In 'Spelling Mistake,' White House Says Iran Has a Nuclear Weapons Program

The statement comes in response to Netanyahu's 'Iran Lied' speech and prior to Trump's signing for the nuclear deal

FILE PHOTO: White House Press Secretary Sarah Huckabee Sanders is seen at the White House Correspondents' Association dinner in Washington, U.S., April 28, 2018.
AARON P. BERNSTEIN/REUTERS

WASHINGTON – The White House published a statement about the Iranian nuclear program on Monday night that contradicts the official position of the U.S. Intelligence community, and later changed the phrasing of the statement on its website. The statement, attributed to U.S. President Donald Trump's press secretary, Sarah Huckabee Sanders, included a sentence saying that currently "Iran has a robust, clandestine nuclear weapons program that it has tried and failed to hide from the world and from its own people." 

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This statement contradicts prior assessments by the U.S. Intelligence community that as of now, Iran has suspended its nuclear program, due to its commitments under the 2015 nuclear deal. While Trump has strongly criticized that deal for failing to address Iran's aggression across the Middle East and its ballistic missiles program, the administration has so far not officially accused Iran of continuing to build a nuclear weapon, something which would consist of a direct violation of the agreement.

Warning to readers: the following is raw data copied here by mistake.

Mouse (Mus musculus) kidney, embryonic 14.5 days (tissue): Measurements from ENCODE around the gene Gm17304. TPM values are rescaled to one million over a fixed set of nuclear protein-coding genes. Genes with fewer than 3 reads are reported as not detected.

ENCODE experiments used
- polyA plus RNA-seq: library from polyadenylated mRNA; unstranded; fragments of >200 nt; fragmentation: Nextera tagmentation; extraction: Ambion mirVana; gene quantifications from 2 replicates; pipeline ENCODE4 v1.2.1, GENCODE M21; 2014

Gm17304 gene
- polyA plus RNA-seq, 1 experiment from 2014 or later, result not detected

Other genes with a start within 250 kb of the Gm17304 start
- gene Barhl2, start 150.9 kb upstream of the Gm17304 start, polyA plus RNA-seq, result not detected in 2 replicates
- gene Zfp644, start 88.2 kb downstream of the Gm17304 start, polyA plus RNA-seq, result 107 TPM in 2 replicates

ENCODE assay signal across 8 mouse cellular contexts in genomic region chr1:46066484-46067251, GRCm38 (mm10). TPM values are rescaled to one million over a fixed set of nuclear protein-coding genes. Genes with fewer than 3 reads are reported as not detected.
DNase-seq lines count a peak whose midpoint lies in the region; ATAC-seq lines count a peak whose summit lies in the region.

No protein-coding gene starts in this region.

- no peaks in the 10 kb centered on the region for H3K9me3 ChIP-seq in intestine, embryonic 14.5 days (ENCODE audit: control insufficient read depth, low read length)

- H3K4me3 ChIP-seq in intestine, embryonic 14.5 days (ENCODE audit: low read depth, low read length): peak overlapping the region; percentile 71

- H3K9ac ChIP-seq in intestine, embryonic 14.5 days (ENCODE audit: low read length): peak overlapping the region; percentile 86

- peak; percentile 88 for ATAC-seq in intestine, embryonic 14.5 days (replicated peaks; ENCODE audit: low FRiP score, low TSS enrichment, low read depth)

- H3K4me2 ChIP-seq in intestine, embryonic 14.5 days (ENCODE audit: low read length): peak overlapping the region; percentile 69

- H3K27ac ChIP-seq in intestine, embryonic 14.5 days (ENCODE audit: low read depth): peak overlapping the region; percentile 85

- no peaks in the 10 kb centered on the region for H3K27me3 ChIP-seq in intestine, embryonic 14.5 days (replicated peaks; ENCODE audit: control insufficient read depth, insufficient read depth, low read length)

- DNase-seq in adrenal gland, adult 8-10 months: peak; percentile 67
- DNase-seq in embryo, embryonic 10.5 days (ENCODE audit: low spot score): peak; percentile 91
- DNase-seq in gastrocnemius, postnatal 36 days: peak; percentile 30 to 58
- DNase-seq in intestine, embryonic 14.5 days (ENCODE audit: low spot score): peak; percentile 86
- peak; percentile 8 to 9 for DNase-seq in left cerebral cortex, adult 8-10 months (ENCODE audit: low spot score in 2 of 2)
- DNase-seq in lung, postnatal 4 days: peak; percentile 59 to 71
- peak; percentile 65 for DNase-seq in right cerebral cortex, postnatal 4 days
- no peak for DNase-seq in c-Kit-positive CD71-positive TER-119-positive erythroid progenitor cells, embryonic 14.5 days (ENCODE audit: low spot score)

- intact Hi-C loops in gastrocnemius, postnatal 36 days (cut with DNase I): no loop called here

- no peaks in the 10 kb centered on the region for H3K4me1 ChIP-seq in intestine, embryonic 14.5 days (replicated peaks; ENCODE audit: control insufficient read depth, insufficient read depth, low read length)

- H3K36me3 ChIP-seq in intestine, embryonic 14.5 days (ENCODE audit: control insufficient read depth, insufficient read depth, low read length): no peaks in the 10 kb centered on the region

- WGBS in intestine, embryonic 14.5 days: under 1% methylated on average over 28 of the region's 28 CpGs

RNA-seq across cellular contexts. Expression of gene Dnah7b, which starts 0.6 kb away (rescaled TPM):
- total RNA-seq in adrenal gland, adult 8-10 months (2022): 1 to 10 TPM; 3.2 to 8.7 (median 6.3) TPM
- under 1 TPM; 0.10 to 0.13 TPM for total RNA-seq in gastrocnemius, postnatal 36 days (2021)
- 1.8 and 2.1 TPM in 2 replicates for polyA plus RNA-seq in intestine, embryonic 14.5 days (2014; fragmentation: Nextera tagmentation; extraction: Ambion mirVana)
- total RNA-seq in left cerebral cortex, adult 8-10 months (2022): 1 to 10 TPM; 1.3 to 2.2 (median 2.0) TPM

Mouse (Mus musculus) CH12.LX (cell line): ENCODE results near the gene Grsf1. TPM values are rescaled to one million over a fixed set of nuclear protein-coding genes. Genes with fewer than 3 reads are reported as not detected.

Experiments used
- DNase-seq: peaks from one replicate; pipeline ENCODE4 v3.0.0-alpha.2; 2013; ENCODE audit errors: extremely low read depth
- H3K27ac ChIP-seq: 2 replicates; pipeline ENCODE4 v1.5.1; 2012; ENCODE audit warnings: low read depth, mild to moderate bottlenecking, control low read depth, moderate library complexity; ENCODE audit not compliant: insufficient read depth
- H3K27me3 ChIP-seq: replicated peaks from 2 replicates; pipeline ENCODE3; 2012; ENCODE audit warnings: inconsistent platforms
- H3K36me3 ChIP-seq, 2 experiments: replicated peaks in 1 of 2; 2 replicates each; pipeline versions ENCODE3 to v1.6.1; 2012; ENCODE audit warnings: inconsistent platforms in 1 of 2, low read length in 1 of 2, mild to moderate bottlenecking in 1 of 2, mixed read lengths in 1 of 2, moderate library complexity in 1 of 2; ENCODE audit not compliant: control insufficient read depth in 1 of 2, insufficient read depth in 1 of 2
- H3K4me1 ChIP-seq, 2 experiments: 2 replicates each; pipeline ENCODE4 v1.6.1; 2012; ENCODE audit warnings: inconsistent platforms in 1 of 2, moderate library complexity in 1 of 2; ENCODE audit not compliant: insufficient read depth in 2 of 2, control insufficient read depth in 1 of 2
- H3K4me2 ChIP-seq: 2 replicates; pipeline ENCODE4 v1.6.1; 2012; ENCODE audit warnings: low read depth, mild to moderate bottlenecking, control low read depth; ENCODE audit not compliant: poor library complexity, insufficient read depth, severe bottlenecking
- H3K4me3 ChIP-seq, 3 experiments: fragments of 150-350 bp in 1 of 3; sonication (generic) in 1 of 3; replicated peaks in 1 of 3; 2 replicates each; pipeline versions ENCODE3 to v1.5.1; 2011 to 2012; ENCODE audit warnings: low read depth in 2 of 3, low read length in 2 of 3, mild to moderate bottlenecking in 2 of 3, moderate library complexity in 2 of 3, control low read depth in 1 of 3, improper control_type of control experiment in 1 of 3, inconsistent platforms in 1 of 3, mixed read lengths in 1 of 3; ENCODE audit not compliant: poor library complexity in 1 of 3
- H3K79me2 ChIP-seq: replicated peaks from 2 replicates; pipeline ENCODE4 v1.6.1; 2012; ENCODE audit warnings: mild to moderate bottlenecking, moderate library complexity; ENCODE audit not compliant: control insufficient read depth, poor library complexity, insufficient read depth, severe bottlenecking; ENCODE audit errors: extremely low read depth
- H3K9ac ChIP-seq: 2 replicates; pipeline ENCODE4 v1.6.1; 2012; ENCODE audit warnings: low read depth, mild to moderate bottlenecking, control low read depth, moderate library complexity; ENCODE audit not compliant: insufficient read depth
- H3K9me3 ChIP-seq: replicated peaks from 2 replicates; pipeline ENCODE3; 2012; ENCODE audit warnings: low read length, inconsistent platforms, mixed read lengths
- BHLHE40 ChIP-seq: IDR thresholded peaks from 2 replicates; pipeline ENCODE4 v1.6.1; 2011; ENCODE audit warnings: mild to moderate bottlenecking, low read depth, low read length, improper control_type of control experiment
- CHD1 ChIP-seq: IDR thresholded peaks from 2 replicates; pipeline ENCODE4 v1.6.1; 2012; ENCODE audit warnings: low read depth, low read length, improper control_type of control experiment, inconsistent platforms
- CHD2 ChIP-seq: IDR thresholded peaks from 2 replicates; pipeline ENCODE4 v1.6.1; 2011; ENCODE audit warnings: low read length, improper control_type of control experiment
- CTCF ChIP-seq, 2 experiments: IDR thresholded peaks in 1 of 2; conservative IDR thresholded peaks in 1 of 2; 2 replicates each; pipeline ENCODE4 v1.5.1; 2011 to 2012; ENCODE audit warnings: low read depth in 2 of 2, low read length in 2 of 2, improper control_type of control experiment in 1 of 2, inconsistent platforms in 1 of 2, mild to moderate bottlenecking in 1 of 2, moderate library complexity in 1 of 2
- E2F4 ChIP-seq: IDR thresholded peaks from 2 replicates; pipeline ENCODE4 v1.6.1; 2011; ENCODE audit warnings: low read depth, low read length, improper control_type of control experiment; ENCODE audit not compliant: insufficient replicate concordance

The White House statement, which came in response to a press conference by Prime Minister Benjamin Netanyahu on Iran's nuclear program prior to the signing for the nuclear deal, seemed to offer a different position on the current state of the nuclear program in Iran. However, shortly after the statement came out, the White House uploaded a revised version of the text to its website, changing the word "has" to "had," so that the statement would be in line with the official intelligence assessments. 

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As a result, the statement currently says that "Iran had a robust, clandestine nuclear weapons program that it has tried and failed to hide from the world and from its own people." The White House said the original version was a spelling mistake, and not a sign of a new policy. With that said, however, the events of the last 24 hours seem to have increased the likelihood of a decision by Trump to scrap the nuclear deal.

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Trump's new Secretary of State, Mike Pompeo, released his own statement on the document presented by Netanyahu on Monday night. Unlike the original White House statement, Pompeo clearly said that "the documents show that Iran had a secret nuclear weapons program for years. Iran sought to develop nuclear weapons and missile delivery systems." He also said that he "personally reviewed many of the Iranian files" presented by Netanyahu. 

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Pompeo added that the administration is "assessing what the discovery of Iran’s secret nuclear files means for the future" of the nuclear deal. "Why exactly was Iran hiding half a ton of nuclear weaponization files while implementing the Iran deal?" Pompeo asked. "It is worth recalling that from 2006-2015, Iran was prohibited by Security Council resolutions from enriching any nuclear material. Now that the world knows Iran has lied and is still lying, it is time to revisit the question of whether Iran can be trusted to enrich or control any nuclear material."